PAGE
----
top of page
  • Writer's pictureJulia Watson

All Kinds of Daisies

bouquet with daisies
Two white Shasta daisies combine with pink roses and other flowers.

The term ‘daisy’ isn’t one specific flower – to a botanist it’s almost meaningless and to a florist it only means a general form of flower. To a gardener it usually means a flower with white petals in a single layer around a green or yellow center.

In this post I’ll introduce you to a few of the different “daisies” I know. I’ll list them by their scientific names (the genus) and also the common names you might see in the nursery. Notice that some of these aren’t white – I’m including plants with the “daisy” flower shape, meaning a flat disk of ray petals around an open center. They’re all loosely related because they fall into the larger plant family called Asteraceae.

Gerbera aka Gerbera Daisy

One of the most important flowers in commercial floral industry, this one comes in a rainbow of colors. It grows well in temperate zone gardens, but you see it more in supermarket bouquets than in the nursery.

Shasta daisy
Shasta daisy

Leucanthemum aka Shasta Daisy

A beautiful perennial that grows well where I live, in Northern California. Developed by Luther Burbank.

Erigeron aka Fleabane

A small plant that works well as a background or filler plant in the garden. I’m a big fan, as I mentioned in my post called “Small Stuff.”

tidy tips Layia flower
Layis 'Tidy Tips'

Laya aka Tidy Tips

A charming California native. Available from Annie's Annuals and Perennials.

Osteospermum aka African Daisy

So useful in the garden! You’ll see it a lot in temperate gardens; it comes in a few colors including white. It spreads and re-seeds easily but it isn’t really invasive.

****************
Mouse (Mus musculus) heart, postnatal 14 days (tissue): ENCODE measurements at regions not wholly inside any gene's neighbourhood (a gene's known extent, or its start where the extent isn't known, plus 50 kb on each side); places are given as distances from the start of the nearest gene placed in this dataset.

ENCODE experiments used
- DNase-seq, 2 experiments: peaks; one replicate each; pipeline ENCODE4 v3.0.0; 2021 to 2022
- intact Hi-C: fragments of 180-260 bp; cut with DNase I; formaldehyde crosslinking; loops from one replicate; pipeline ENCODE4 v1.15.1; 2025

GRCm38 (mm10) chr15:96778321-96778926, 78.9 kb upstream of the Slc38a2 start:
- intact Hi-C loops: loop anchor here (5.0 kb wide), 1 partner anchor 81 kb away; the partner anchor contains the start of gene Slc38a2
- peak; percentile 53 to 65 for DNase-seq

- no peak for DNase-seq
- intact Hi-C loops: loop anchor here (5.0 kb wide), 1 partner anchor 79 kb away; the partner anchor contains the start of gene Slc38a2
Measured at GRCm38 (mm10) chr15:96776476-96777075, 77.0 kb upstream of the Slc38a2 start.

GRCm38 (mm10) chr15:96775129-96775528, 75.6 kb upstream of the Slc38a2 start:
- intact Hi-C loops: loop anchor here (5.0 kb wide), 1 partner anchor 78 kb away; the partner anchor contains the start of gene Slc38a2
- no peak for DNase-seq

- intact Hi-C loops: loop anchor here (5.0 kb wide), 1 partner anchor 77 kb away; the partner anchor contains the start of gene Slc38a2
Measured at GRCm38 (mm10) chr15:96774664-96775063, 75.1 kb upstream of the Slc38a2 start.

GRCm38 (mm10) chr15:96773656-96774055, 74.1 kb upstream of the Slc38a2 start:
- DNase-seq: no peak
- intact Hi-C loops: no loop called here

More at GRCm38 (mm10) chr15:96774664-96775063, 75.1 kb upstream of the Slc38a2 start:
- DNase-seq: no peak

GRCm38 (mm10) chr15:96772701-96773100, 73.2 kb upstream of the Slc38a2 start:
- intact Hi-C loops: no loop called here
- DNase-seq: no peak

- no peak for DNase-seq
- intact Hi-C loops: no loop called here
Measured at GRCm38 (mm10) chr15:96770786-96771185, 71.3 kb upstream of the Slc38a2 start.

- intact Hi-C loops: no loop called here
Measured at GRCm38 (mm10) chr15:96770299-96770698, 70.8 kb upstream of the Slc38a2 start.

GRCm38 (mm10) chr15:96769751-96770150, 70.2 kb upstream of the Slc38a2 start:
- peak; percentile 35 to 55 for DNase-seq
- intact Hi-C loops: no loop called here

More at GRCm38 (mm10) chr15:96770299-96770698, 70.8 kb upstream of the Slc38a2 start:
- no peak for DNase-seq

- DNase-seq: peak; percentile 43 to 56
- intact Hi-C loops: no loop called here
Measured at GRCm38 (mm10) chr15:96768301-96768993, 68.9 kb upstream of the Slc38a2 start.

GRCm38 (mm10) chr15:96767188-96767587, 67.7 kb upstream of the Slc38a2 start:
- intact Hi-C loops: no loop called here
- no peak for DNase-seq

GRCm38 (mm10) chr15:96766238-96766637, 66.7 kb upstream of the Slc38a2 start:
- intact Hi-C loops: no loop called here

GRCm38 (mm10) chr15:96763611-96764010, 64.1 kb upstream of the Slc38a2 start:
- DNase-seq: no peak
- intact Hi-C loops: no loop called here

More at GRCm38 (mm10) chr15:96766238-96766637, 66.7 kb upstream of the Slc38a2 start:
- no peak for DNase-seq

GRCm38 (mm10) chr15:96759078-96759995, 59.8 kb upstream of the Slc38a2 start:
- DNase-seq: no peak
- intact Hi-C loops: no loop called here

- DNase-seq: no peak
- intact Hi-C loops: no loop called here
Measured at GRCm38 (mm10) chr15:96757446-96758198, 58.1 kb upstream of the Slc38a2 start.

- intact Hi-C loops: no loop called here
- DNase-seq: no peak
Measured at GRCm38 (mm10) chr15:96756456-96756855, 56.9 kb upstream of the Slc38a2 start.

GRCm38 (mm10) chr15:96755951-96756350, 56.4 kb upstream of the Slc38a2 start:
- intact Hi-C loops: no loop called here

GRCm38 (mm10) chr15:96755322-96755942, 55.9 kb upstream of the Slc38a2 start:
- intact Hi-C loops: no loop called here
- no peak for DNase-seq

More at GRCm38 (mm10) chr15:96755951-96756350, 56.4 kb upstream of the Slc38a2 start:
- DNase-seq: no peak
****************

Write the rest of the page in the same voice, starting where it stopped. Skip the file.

white flowers Tanacetum
Tanacetum in our garden

Tanacetum aka Feverfew

I use this plant a lot now that I grow cut flowers for floral work. It’s a tender perennial, lasting a couple of years before it needs to be replaced. I grow it from seed, starting in winter, then I plant the seedlings in the open garden in early February.

Chrysanthemum aka Mum

Only some of this huge group have the “daisy” flower form. I’ve posted about mums before (read that here) because they’re so beautiful, so varied, so useful … did I mention that I’m a big fan of this group??

Asters from Annie's Annuals and Perennials

Aster aka Aster

True asters are pretty, but untidy. They bloom in fall, which makes them valuable for floral work. The photo above is from Annie's Annuals and Perennials.

Bellis aka English Daisy

Not so common here in California because it doesn’t like summer heat, and because it’s often considered a pest and a lawn invader.

I could go on and add a few more to this list, like coneflower and Felicia, but I'll stop and let you all tell me about your favorite daisy.

10 views0 comments

Recent Posts

See All


bottom of page